Much of the appeal of the book was the way it looked at the seedy political side of the DCU, dealing with spies, terrorists, and the various government agencies, as well as corrupt politicians, heroes that don't agree with their agenda, and people using the Squad for their own means. One of the big events of the series saw Waller assassinate an entire terrorist group looking to release a zombie plague on the world. She did this by offering freedom to three members, Ravan, Poison Ivy, and Deadshot. They succeed, but people find out what happened and Waller ends up going to jail for ordering the hit. The storyline dealt with the political fallout of the event, the idea of whether something like that is justified if it saves lives, and the views of their actions by various governments and agencies around the DCU. Her time in jail led to the team being disbanded. Following the events of this, came The Phoenix Gambit, which saw Waller get a pardon, and reunite the team as a mercenary group free of government control.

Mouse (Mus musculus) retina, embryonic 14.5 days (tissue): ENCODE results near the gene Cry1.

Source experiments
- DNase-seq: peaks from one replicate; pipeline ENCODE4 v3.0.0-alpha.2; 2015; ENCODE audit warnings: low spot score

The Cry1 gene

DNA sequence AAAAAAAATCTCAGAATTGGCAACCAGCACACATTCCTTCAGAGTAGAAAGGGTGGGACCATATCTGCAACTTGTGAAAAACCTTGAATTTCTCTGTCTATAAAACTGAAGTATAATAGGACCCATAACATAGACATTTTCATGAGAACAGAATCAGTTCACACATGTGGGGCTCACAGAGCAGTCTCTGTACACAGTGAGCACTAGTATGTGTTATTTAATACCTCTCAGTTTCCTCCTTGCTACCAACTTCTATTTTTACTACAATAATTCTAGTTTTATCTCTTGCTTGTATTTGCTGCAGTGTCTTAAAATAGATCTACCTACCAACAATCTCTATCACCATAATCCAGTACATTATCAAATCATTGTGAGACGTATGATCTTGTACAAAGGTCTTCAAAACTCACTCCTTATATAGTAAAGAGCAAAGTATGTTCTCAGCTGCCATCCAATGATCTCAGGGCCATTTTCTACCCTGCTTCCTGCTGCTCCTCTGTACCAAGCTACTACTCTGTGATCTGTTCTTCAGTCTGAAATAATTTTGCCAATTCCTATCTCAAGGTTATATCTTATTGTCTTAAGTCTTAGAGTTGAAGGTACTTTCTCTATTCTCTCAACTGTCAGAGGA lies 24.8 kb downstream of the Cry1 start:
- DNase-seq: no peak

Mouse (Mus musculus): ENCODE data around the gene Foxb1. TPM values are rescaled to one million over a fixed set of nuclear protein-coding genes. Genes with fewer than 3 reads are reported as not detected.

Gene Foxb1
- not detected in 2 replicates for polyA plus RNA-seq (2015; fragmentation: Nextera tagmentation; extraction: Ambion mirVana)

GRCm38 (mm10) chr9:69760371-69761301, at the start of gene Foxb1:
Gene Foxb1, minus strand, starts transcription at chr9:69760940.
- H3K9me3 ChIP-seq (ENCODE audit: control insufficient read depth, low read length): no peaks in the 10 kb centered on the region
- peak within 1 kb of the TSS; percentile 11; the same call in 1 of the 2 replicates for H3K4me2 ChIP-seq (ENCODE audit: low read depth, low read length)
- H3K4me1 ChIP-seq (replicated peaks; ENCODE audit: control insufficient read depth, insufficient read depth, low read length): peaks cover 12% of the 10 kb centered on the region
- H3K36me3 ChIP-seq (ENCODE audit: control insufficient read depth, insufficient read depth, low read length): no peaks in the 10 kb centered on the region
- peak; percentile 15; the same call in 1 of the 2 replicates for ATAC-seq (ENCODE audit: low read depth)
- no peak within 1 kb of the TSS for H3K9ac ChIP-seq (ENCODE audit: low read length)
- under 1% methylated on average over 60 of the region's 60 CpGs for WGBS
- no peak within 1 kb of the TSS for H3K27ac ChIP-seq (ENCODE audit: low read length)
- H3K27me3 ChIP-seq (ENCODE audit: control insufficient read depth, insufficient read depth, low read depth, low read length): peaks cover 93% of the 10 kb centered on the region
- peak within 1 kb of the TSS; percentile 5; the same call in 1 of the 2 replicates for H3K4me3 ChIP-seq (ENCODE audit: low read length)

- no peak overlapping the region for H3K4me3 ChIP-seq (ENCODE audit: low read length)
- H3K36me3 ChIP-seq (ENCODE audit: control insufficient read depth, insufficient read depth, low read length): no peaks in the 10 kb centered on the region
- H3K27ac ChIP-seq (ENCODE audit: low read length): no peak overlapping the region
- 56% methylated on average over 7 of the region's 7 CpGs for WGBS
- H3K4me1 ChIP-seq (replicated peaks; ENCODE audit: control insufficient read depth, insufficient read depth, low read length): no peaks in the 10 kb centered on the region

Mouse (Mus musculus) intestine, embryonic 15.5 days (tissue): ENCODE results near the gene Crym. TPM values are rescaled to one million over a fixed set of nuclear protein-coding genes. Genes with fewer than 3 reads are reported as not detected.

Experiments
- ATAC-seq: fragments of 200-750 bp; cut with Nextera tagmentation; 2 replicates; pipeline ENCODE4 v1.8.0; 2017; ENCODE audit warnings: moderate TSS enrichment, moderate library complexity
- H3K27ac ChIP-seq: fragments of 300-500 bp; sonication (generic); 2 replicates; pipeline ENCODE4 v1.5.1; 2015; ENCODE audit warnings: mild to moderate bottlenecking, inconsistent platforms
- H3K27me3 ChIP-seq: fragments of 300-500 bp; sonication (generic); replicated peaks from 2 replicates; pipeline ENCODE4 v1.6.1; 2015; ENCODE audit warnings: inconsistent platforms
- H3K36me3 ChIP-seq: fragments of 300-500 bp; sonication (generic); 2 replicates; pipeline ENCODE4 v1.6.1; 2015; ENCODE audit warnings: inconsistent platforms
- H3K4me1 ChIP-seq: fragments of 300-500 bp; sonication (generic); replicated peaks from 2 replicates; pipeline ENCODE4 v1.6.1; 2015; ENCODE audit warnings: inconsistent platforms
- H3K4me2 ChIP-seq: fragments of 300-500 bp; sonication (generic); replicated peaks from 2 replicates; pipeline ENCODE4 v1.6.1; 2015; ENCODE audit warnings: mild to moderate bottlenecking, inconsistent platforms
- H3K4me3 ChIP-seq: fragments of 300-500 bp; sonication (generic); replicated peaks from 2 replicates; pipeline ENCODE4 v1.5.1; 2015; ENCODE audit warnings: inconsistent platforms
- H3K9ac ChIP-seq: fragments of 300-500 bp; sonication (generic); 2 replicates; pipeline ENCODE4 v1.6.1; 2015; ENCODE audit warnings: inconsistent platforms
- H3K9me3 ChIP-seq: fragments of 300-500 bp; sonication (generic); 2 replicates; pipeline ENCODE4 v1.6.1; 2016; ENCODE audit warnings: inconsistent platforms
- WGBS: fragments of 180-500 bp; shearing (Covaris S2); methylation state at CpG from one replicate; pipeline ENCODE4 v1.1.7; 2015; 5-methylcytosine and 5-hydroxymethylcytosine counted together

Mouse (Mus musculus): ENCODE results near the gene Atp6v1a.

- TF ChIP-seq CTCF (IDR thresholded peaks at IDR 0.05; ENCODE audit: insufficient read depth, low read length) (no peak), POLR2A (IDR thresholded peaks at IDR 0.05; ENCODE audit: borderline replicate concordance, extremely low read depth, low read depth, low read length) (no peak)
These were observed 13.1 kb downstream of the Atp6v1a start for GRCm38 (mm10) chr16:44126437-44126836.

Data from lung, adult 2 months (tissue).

The series ended with the disbanding of the team following a mission to stop a dictator. Despite this, the Squad is seen at various points over the years working both for themselves and with Waller getting them back involved with various government organizations.